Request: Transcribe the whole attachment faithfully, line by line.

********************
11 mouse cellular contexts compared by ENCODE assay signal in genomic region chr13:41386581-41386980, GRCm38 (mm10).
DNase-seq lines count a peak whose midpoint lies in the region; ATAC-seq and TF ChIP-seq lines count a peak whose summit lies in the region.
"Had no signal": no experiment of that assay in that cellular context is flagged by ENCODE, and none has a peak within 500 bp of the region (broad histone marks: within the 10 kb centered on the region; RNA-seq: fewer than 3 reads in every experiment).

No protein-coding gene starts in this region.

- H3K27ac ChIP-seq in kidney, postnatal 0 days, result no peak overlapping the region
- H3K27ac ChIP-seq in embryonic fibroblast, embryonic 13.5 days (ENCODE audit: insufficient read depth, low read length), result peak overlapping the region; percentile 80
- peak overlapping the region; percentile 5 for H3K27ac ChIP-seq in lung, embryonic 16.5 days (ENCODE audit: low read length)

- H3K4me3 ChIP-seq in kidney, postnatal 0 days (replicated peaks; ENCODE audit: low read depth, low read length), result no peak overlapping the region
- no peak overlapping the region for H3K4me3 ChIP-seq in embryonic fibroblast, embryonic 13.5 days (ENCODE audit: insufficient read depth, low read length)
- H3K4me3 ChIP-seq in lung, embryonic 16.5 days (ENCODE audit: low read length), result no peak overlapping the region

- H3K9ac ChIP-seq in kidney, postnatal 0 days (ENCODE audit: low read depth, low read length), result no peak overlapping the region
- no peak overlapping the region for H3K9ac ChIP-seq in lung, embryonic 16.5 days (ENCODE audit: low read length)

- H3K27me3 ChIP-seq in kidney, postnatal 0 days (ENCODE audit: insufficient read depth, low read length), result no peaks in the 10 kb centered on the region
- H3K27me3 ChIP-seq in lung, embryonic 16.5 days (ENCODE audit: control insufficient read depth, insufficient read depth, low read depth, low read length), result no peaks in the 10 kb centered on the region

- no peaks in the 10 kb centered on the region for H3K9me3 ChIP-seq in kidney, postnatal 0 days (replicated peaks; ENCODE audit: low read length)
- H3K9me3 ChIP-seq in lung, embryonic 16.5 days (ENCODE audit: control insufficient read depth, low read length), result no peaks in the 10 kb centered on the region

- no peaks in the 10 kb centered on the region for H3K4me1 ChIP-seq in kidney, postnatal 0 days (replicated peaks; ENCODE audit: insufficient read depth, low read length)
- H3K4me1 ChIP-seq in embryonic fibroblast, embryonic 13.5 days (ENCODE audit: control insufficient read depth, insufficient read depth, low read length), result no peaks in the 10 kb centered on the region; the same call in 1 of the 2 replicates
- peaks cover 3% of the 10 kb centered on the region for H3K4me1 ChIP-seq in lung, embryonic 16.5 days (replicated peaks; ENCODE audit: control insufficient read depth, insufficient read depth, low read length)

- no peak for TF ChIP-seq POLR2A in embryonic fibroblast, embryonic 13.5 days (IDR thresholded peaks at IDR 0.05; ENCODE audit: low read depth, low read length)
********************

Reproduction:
11 mouse cellular contexts compared by ENCODE assay signal in genomic region chr13:41386581-41386980, GRCm38 (mm10).
DNase-seq lines count a peak whose midpoint lies in the region; ATAC-seq and TF ChIP-seq lines count a peak whose summit lies in the region.
"Had no signal": no experiment of that assay in that cellular context is flagged by ENCODE, and none has a peak within 500 bp of the region (broad histone marks: within the 10 kb centered on the region; RNA-seq: fewer than 3 reads in every experiment).

No protein-coding gene starts in this region.

- H3K27ac ChIP-seq in kidney, postnatal 0 days, result no peak overlapping the region
- H3K27ac ChIP-seq in embryonic fibroblast, embryonic 13.5 days (ENCODE audit: insufficient read depth, low read length), result peak overlapping the region; percentile 80
- peak overlapping the region; percentile 5 for H3K27ac ChIP-seq in lung, embryonic 16.5 days (ENCODE audit: low read length)

- H3K4me3 ChIP-seq in kidney, postnatal 0 days (replicated peaks; ENCODE audit: low read depth, low read length), result no peak overlapping the region
- no peak overlapping the region for H3K4me3 ChIP-seq in embryonic fibroblast, embryonic 13.5 days (ENCODE audit: insufficient read depth, low read length)
- H3K4me3 ChIP-seq in lung, embryonic 16.5 days (ENCODE audit: low read length), result no peak overlapping the region

- H3K9ac ChIP-seq in kidney, postnatal 0 days (ENCODE audit: low read depth, low read length), result no peak overlapping the region
- no peak overlapping the region for H3K9ac ChIP-seq in lung, embryonic 16.5 days (ENCODE audit: low read length)

- H3K27me3 ChIP-seq in kidney, postnatal 0 days (ENCODE audit: insufficient read depth, low read length), result no peaks in the 10 kb centered on the region
- H3K27me3 ChIP-seq in lung, embryonic 16.5 days (ENCODE audit: control insufficient read depth, insufficient read depth, low read depth, low read length), result no peaks in the 10 kb centered on the region

- no peaks in the 10 kb centered on the region for H3K9me3 ChIP-seq in kidney, postnatal 0 days (replicated peaks; ENCODE audit: low read length)
- H3K9me3 ChIP-seq in lung, embryonic 16.5 days (ENCODE audit: control insufficient read depth, low read length), result no peaks in the 10 kb centered on the region

- no peaks in the 10 kb centered on the region for H3K4me1 ChIP-seq in kidney, postnatal 0 days (replicated peaks; ENCODE audit: insufficient read depth, low read length)
- H3K4me1 ChIP-seq in embryonic fibroblast, embryonic 13.5 days (ENCODE audit: control insufficient read depth, insufficient read depth, low read length), result no peaks in the 10 kb centered on the region; the same call in 1 of the 2 replicates
- peaks cover 3% of the 10 kb centered on the region for H3K4me1 ChIP-seq in lung, embryonic 16.5 days (replicated peaks; ENCODE audit: control insufficient read depth, insufficient read depth, low read length)

- no peak for TF ChIP-seq POLR2A in embryonic fibroblast, embryonic 13.5 days (IDR thresholded peaks at IDR 0.05; ENCODE audit: low read depth, low read length)